Thuistezien 293 — 03.01.2022
Once upon a time, there was a book, and inside this book, there was another book. That is the case with the publication for ‘L’écriture avant la lettre’, the ninth exhibition in the Alphabetum exhibited at West Den Haag in 2021-2022. A single book containing another book, each with their own titles, their own ISBN-numbers, their own authors and, arguably, their own reality. Even so, they share aspects of the same universe, as is the case when the reader gets introduced to the character Goran who calls himself a handyman. This self-proclaimed handyman, however, happens to be the author of the second contained book, ‘Remembering a Mondrian’.
Prior to the introduction to the handyman’s hidden second publication, the reader meets a character who goes by the name Res Feber. Feber is a person who collects words that only exist in one language and who is in the process of re-figuring the meaning of language. At the beginning of the story Feber receives a letter with an invitation to a mysterious conference in the capital. The sender is ‘The Society of the Weird and Wonderful Chemistry of Audio-Active Decay’. At the conference, Feber meets all the other guests, none of whom seem to know exactly why they are there and what they are going to do, yet all seem to have an agenda of their own that involves the destruction and/or re-construction of the language. During the last day of the conference, Walter Benjamin, who is also an attendant, hands Feber a book. This is the last action before an intermission in the story, in which the second book begins. The book ‘Remembering a Mondrian’ takes an autobiographical approach. In the book, the author Goran Đorđević accounts for his lifelong work revolving around the act of making copies of the painting ‘Composition II’ painted by Piet Mondrian in 1929. ‘Remembering a Mondrian’ is an ode to the concept of a copy and points out the importance of memory in the reading of images and texts. As argued in the text, a copy has an additional value in comparison to the original because it represents not only the context of the original but also a new context, the time and space in which this copy is constituted. As the book comes to an end, the reader is dumped back into the story told by Res Feber, who now seems to have come to some sort of clarification.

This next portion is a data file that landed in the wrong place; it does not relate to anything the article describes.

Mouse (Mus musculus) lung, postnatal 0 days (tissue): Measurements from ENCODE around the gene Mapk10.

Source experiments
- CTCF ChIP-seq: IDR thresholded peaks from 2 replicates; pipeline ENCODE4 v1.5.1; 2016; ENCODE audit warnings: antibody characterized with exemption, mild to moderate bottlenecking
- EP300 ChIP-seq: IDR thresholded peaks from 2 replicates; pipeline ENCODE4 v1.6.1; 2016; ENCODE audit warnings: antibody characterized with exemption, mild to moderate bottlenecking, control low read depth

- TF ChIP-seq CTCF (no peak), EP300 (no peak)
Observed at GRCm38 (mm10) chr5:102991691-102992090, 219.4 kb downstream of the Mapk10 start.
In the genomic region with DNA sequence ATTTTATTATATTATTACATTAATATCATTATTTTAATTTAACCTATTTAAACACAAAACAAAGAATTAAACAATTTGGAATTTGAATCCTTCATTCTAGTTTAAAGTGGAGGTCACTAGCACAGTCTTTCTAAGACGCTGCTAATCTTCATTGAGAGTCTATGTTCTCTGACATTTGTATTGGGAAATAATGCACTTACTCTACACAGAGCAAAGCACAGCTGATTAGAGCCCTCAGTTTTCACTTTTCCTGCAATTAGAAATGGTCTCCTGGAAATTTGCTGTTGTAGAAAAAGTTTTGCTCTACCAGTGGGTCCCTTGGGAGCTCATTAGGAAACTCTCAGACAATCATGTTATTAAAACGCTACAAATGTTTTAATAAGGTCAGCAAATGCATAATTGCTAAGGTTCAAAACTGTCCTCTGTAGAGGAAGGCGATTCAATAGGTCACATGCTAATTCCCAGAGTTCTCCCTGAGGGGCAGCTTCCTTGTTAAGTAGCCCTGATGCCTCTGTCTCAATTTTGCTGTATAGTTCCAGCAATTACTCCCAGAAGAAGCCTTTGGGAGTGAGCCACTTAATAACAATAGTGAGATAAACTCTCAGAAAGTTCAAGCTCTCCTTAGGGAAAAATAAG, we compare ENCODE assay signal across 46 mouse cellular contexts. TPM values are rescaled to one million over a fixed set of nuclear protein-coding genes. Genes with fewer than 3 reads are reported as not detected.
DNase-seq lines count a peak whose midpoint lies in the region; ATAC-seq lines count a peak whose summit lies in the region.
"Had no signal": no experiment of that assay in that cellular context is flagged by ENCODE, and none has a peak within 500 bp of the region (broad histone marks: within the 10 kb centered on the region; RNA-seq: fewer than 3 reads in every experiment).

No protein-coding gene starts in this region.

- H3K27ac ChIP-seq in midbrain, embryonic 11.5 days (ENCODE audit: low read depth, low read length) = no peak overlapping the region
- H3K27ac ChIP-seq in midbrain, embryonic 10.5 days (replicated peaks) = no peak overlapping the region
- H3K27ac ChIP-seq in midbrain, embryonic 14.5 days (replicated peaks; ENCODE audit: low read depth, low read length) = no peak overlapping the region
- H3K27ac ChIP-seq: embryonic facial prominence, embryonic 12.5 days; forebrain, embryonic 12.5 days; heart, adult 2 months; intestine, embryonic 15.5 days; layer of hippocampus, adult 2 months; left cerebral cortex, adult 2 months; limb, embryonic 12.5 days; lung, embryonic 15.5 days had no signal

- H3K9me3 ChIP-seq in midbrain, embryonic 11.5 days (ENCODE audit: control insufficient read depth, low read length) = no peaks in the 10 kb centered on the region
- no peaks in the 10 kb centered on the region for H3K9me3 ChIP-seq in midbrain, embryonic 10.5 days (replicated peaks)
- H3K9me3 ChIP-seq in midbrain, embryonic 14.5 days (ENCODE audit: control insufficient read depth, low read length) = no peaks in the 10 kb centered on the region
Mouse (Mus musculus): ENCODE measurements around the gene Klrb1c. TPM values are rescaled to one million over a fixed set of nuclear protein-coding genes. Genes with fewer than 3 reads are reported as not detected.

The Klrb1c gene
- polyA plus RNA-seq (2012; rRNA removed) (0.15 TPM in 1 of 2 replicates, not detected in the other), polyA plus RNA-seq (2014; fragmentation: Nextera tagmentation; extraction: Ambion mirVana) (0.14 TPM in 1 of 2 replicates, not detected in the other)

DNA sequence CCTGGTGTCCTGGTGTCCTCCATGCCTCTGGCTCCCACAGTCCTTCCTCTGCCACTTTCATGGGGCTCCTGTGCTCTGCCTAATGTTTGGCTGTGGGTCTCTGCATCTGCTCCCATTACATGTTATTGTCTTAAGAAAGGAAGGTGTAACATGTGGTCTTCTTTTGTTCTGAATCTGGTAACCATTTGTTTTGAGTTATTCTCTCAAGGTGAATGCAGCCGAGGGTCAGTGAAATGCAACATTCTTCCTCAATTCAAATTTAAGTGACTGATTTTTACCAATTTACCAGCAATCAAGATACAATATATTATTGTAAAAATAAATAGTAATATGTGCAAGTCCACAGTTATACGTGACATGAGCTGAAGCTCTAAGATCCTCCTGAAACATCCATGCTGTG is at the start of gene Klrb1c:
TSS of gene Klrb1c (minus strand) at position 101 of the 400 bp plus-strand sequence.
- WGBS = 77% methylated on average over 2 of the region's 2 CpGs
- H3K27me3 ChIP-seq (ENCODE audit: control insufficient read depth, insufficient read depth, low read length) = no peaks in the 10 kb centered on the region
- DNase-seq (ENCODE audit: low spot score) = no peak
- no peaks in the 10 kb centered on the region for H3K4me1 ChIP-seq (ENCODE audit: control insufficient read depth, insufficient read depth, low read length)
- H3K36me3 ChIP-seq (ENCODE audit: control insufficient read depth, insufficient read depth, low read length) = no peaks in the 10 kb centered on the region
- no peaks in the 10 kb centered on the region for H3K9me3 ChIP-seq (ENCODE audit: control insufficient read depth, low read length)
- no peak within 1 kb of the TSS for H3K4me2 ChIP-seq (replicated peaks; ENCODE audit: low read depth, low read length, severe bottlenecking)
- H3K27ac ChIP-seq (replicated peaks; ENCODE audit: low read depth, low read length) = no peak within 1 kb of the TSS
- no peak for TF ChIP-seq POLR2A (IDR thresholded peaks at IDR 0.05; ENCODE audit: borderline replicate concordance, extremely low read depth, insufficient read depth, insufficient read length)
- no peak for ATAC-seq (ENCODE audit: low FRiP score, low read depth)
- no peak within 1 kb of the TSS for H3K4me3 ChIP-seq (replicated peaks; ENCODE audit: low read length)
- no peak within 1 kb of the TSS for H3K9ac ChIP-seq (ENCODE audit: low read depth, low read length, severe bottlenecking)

In the progression of the story, the character of Res Feber begins to resemble less of a person and more of a feeling, a certain state of mind existing in the author but, perhaps, also developing in the reader. A feeling that calls for a freedom of logic, from the logic that the letters we know always form words and the words we know always form meaning. There is something relieving about not knowing how to read letters and not knowing what their combinations can mean. I can imagine that relieving feeling, when the letters break free of their orders and form, and an ocean of possible other meanings come into existence. Perhaps an ocean similar to the one Res Feber dives into when the story ends.
The publication can be downloaded as a PDF in Dutch and English and can be purchased in a physical form online as well as in the Alphabetum in West Den Haag.
Text: Rosa Zangenberg